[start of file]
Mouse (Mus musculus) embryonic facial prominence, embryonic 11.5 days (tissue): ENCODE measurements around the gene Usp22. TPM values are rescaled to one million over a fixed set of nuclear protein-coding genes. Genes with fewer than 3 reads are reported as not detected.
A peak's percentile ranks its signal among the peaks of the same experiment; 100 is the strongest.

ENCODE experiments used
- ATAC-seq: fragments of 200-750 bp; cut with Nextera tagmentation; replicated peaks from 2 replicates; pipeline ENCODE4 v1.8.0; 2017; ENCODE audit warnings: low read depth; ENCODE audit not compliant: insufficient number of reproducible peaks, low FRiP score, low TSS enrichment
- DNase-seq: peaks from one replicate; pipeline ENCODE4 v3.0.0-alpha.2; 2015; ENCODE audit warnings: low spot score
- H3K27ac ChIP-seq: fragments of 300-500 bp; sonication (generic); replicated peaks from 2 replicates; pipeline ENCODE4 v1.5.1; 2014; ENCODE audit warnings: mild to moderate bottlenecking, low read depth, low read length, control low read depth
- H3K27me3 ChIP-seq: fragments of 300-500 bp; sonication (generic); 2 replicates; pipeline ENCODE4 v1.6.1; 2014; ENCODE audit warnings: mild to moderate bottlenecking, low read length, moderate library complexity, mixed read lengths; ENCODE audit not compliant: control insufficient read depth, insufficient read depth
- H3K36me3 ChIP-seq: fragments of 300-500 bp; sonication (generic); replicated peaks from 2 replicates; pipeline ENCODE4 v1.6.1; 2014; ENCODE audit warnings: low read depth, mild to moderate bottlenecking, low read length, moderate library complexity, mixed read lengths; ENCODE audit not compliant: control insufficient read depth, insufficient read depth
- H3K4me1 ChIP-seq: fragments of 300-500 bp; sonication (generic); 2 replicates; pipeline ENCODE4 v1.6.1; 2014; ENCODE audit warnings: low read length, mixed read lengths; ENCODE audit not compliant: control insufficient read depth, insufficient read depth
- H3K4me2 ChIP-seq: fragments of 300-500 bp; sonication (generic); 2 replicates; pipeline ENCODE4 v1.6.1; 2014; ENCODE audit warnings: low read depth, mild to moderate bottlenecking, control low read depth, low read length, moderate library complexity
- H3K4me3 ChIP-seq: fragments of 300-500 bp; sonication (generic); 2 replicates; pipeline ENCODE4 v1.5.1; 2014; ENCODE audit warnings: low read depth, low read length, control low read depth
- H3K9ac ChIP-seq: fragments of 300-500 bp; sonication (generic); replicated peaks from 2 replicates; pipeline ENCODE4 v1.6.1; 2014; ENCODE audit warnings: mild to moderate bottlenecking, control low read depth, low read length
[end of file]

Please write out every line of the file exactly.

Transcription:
Mouse (Mus musculus) embryonic facial prominence, embryonic 11.5 days (tissue): ENCODE measurements around the gene Usp22. TPM values are rescaled to one million over a fixed set of nuclear protein-coding genes. Genes with fewer than 3 reads are reported as not detected.
A peak's percentile ranks its signal among the peaks of the same experiment; 100 is the strongest.

ENCODE experiments used
- ATAC-seq: fragments of 200-750 bp; cut with Nextera tagmentation; replicated peaks from 2 replicates; pipeline ENCODE4 v1.8.0; 2017; ENCODE audit warnings: low read depth; ENCODE audit not compliant: insufficient number of reproducible peaks, low FRiP score, low TSS enrichment
- DNase-seq: peaks from one replicate; pipeline ENCODE4 v3.0.0-alpha.2; 2015; ENCODE audit warnings: low spot score
- H3K27ac ChIP-seq: fragments of 300-500 bp; sonication (generic); replicated peaks from 2 replicates; pipeline ENCODE4 v1.5.1; 2014; ENCODE audit warnings: mild to moderate bottlenecking, low read depth, low read length, control low read depth
- H3K27me3 ChIP-seq: fragments of 300-500 bp; sonication (generic); 2 replicates; pipeline ENCODE4 v1.6.1; 2014; ENCODE audit warnings: mild to moderate bottlenecking, low read length, moderate library complexity, mixed read lengths; ENCODE audit not compliant: control insufficient read depth, insufficient read depth
- H3K36me3 ChIP-seq: fragments of 300-500 bp; sonication (generic); replicated peaks from 2 replicates; pipeline ENCODE4 v1.6.1; 2014; ENCODE audit warnings: low read depth, mild to moderate bottlenecking, low read length, moderate library complexity, mixed read lengths; ENCODE audit not compliant: control insufficient read depth, insufficient read depth
- H3K4me1 ChIP-seq: fragments of 300-500 bp; sonication (generic); 2 replicates; pipeline ENCODE4 v1.6.1; 2014; ENCODE audit warnings: low read length, mixed read lengths; ENCODE audit not compliant: control insufficient read depth, insufficient read depth
- H3K4me2 ChIP-seq: fragments of 300-500 bp; sonication (generic); 2 replicates; pipeline ENCODE4 v1.6.1; 2014; ENCODE audit warnings: low read depth, mild to moderate bottlenecking, control low read depth, low read length, moderate library complexity
- H3K4me3 ChIP-seq: fragments of 300-500 bp; sonication (generic); 2 replicates; pipeline ENCODE4 v1.5.1; 2014; ENCODE audit warnings: low read depth, low read length, control low read depth
- H3K9ac ChIP-seq: fragments of 300-500 bp; sonication (generic); replicated peaks from 2 replicates; pipeline ENCODE4 v1.6.1; 2014; ENCODE audit warnings: mild to moderate bottlenecking, control low read depth, low read length